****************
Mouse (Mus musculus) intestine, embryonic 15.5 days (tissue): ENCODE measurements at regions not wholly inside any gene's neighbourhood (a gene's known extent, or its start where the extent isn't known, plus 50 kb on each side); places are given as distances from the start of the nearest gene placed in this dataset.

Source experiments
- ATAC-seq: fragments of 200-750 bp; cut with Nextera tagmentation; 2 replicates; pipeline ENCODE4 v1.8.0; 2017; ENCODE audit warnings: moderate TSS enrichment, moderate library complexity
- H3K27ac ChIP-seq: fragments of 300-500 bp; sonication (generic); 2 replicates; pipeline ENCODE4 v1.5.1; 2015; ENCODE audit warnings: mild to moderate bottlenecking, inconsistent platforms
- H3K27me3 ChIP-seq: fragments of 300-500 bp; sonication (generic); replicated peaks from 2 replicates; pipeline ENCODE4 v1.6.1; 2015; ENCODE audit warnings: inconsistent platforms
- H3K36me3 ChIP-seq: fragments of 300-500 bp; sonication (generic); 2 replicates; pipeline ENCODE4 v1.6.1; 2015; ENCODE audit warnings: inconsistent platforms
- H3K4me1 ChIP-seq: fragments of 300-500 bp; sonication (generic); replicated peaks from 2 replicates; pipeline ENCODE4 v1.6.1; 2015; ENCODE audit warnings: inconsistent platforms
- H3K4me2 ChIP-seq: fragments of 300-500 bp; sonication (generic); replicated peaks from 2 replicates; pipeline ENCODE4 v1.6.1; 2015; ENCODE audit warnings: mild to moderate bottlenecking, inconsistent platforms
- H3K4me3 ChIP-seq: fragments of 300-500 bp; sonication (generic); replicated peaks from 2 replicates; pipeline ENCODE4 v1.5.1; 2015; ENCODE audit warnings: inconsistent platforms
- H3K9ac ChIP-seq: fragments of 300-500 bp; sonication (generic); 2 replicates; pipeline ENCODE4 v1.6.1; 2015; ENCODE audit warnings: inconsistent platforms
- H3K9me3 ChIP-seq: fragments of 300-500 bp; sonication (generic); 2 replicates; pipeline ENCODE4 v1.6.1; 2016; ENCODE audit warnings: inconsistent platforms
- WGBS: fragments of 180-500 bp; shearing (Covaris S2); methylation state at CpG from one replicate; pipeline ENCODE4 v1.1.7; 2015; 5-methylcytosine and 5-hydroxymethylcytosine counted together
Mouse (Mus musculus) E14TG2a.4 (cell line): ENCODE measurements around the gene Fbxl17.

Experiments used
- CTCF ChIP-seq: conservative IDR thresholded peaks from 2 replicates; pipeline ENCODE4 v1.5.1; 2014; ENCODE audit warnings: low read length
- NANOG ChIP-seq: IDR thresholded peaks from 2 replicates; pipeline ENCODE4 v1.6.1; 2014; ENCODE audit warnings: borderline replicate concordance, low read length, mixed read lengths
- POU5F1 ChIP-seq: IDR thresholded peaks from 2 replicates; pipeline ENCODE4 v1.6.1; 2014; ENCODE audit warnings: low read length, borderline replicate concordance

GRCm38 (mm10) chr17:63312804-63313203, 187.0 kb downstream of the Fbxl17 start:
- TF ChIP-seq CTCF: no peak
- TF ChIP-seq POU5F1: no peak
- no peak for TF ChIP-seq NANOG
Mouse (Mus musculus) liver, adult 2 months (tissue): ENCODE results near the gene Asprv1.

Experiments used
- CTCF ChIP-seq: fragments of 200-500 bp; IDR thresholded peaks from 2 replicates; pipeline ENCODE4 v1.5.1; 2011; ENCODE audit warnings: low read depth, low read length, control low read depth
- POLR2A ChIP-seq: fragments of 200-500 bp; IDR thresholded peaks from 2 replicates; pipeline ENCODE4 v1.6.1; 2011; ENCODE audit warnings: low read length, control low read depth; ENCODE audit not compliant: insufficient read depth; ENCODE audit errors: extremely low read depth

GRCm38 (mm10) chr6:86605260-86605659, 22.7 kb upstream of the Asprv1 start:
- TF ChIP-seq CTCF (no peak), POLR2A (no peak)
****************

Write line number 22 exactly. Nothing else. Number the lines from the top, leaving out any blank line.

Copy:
Mouse (Mus musculus) liver, adult 2 months (tissue): ENCODE results near the gene Asprv1.